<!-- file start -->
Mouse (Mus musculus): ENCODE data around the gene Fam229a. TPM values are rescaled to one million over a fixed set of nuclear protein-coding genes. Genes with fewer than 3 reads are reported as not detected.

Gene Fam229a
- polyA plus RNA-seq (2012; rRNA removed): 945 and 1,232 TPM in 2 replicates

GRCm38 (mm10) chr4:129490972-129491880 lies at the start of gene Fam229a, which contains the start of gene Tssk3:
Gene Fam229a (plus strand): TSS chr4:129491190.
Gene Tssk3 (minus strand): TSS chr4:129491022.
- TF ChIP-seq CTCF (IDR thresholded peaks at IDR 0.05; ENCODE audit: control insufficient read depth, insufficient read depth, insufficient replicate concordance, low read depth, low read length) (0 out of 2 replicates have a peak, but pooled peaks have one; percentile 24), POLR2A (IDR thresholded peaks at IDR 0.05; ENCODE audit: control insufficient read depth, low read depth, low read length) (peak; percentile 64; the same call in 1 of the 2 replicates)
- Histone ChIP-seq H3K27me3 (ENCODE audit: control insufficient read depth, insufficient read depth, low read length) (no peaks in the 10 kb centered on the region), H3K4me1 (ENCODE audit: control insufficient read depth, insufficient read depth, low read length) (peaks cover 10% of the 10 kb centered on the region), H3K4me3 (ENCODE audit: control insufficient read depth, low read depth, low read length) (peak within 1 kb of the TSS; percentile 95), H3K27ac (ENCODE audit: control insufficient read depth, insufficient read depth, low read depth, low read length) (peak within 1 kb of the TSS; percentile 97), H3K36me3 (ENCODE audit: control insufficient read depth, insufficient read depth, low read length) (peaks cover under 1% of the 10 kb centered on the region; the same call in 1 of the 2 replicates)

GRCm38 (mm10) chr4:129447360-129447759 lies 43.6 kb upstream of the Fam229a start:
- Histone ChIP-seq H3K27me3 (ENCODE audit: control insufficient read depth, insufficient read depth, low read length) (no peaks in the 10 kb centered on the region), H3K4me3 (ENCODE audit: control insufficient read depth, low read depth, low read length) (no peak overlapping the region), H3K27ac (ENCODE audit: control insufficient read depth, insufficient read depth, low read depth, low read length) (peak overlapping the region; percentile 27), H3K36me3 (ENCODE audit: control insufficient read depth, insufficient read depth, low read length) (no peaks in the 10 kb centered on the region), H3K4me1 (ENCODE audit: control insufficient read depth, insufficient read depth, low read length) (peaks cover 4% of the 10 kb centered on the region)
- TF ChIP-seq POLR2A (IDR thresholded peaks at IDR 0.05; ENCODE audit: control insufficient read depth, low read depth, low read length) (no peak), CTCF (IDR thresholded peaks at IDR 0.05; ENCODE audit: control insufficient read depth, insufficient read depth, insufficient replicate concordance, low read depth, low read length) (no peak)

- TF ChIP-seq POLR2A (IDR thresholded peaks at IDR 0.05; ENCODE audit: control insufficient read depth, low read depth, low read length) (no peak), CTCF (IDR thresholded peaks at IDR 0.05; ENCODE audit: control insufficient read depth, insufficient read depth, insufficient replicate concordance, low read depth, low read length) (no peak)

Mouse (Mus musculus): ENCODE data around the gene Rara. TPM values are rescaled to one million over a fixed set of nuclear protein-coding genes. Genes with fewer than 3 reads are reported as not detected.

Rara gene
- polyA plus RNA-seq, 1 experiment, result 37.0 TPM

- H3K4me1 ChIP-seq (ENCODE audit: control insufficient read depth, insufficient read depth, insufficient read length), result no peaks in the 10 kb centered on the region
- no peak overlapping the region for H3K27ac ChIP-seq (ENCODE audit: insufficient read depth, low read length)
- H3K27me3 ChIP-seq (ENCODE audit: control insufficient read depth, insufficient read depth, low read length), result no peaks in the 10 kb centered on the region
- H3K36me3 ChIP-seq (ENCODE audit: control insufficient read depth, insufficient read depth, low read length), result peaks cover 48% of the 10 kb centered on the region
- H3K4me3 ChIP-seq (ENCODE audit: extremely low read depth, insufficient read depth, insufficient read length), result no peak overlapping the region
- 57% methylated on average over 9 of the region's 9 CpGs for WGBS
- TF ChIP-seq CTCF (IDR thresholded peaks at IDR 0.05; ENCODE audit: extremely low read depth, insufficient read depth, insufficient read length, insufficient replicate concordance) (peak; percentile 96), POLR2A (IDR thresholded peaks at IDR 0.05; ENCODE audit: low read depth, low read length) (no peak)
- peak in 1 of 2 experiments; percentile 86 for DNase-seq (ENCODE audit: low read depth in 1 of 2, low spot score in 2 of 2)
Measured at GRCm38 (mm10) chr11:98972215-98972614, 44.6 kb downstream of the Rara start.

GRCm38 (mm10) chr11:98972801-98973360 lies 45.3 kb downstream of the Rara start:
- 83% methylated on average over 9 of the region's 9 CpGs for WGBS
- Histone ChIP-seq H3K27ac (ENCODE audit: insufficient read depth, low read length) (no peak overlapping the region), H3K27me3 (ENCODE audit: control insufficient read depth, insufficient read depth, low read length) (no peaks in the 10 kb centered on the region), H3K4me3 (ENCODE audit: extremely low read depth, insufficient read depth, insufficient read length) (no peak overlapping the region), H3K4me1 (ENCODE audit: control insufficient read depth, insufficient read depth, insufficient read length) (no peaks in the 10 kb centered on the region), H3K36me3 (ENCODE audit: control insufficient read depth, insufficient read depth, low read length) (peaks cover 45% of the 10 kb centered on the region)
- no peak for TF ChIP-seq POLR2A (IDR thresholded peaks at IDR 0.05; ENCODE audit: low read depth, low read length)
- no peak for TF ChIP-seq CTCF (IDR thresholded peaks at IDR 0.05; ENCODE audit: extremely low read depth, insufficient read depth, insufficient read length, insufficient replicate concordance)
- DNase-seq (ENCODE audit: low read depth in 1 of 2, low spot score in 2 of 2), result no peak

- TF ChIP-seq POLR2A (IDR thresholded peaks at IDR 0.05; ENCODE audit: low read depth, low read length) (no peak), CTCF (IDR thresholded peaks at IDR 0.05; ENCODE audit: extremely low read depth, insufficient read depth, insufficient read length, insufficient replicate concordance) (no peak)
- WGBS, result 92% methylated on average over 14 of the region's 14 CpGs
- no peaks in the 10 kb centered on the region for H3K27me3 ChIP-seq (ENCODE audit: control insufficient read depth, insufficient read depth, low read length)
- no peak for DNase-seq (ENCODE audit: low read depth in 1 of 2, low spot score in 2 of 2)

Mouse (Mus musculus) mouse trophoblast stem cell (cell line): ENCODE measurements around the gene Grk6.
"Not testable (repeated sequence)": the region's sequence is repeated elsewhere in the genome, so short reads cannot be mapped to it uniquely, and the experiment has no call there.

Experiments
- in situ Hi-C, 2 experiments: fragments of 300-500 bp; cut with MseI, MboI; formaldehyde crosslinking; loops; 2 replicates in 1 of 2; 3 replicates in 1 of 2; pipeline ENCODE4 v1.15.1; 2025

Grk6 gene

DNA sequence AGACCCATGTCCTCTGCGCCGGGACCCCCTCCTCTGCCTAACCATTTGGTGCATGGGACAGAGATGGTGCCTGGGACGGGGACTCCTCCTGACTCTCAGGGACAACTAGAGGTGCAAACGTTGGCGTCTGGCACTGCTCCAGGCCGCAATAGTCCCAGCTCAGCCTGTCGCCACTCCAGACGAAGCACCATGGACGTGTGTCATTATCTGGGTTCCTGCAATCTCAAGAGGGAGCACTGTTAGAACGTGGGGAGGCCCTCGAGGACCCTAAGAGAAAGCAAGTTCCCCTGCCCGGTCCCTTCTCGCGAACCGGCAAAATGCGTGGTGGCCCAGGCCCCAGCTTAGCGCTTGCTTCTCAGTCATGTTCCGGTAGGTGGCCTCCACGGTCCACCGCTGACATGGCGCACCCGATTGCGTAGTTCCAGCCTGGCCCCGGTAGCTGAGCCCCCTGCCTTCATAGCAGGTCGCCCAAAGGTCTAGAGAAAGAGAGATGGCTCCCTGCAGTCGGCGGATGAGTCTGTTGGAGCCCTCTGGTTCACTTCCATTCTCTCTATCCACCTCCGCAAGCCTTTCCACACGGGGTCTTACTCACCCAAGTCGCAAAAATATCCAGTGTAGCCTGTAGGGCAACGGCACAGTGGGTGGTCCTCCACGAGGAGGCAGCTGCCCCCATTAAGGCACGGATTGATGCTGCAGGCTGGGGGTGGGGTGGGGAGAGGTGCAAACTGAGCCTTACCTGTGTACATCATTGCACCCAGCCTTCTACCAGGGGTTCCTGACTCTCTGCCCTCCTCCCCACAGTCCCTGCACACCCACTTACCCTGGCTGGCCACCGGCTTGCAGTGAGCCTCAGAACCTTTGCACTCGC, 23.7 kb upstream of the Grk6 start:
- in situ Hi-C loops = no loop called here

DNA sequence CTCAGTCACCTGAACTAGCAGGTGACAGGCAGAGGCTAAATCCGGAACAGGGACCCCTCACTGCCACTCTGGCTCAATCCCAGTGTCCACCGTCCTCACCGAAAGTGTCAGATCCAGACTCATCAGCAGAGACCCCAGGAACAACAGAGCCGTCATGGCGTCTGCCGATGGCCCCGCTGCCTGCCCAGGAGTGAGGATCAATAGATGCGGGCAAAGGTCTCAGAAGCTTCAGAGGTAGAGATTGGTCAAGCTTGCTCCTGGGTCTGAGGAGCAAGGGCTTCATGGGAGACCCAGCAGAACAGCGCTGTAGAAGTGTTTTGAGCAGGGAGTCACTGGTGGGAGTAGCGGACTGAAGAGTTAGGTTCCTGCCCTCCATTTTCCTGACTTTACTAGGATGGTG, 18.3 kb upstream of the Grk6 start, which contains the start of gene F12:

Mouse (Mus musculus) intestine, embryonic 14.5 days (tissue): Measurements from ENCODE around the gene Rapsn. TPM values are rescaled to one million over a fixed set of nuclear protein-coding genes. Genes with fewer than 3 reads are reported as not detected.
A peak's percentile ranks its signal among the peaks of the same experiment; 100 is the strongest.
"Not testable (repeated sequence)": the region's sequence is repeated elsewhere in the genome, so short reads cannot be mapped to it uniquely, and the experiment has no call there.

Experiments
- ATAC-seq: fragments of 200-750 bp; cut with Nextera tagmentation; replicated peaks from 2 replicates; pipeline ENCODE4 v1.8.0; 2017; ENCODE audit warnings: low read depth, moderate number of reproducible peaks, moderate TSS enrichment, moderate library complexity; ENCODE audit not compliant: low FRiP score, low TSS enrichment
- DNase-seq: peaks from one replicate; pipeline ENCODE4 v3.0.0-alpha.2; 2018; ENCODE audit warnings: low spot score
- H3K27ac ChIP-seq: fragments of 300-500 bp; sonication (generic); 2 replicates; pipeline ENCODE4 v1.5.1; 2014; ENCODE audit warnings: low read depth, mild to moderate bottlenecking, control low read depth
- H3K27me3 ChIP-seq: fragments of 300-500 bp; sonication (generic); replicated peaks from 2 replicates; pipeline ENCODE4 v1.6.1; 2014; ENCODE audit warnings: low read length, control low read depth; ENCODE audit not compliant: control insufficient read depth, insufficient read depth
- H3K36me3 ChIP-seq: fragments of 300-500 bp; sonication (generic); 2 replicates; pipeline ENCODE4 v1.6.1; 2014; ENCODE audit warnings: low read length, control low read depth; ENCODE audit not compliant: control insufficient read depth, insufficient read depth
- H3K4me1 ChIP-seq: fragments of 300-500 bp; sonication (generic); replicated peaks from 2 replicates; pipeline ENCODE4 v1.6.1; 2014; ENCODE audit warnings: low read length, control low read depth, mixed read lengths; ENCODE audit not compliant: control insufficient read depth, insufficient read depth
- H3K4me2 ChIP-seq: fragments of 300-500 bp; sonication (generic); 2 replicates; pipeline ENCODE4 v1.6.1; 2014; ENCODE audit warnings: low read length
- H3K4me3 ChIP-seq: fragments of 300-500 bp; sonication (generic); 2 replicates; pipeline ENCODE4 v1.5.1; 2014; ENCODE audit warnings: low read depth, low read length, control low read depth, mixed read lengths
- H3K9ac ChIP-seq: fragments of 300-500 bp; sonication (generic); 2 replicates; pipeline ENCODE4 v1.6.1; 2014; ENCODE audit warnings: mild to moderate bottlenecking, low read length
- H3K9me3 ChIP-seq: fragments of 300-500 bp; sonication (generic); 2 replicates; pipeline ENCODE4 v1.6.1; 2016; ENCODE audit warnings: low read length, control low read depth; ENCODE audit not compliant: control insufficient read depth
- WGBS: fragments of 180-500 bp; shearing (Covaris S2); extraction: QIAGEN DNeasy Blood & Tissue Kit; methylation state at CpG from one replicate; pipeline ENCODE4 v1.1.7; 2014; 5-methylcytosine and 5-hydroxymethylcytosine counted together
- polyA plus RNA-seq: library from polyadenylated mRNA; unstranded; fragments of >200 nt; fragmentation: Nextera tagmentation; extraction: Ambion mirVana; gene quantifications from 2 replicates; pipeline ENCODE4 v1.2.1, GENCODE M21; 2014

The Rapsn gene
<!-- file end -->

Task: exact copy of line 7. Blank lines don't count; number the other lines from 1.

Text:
- TF ChIP-seq CTCF (IDR thresholded peaks at IDR 0.05; ENCODE audit: control insufficient read depth, insufficient read depth, insufficient replicate concordance, low read depth, low read length) (0 out of 2 replicates have a peak, but pooled peaks have one; percentile 24), POLR2A (IDR thresholded peaks at IDR 0.05; ENCODE audit: control insufficient read depth, low read depth, low read length) (peak; percentile 64; the same call in 1 of the 2 replicates)